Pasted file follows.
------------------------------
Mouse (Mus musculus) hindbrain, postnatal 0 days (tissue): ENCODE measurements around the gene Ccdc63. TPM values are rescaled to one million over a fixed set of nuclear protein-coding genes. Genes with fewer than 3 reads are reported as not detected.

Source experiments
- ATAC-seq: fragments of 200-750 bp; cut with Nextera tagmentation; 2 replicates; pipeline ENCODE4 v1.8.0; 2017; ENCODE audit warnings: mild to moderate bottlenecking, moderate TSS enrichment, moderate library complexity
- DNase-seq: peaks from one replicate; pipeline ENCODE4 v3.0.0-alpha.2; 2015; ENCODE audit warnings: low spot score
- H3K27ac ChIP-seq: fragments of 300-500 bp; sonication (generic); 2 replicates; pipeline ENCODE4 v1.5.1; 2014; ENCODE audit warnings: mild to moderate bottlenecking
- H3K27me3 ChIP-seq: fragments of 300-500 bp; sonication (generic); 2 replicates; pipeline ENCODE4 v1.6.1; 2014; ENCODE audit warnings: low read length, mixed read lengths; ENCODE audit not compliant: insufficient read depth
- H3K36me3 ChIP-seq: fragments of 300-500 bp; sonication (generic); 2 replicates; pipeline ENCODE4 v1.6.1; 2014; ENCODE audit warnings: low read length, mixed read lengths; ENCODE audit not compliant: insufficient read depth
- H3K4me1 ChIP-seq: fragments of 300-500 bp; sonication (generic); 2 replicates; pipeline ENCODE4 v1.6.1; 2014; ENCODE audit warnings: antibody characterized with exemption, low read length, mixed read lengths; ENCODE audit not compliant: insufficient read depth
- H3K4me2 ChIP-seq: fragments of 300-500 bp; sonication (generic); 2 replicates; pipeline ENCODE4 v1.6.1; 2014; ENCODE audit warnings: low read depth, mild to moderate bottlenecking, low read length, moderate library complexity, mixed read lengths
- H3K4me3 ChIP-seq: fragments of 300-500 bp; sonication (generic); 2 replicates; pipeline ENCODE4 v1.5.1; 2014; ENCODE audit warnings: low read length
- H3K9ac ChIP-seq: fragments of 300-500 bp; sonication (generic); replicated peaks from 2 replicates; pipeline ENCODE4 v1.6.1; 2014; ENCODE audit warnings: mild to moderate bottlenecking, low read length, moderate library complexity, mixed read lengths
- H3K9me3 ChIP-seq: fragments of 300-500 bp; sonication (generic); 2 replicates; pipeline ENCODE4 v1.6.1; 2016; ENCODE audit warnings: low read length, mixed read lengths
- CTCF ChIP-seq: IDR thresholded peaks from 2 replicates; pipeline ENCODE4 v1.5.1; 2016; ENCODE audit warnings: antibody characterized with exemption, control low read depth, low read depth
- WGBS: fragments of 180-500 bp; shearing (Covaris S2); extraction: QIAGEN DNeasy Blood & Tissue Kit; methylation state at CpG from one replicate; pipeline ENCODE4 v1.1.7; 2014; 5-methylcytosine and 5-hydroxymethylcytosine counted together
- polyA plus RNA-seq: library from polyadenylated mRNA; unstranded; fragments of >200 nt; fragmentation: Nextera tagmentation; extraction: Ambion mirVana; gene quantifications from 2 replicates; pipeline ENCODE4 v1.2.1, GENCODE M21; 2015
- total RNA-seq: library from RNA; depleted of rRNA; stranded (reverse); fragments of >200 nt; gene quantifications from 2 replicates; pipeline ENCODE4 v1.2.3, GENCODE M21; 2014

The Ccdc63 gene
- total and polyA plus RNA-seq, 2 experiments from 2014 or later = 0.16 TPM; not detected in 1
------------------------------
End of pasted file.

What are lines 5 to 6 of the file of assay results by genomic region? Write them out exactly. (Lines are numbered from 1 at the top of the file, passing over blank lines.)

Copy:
- H3K27ac ChIP-seq: fragments of 300-500 bp; sonication (generic); 2 replicates; pipeline ENCODE4 v1.5.1; 2014; ENCODE audit warnings: mild to moderate bottlenecking
- H3K27me3 ChIP-seq: fragments of 300-500 bp; sonication (generic); 2 replicates; pipeline ENCODE4 v1.6.1; 2014; ENCODE audit warnings: low read length, mixed read lengths; ENCODE audit not compliant: insufficient read depth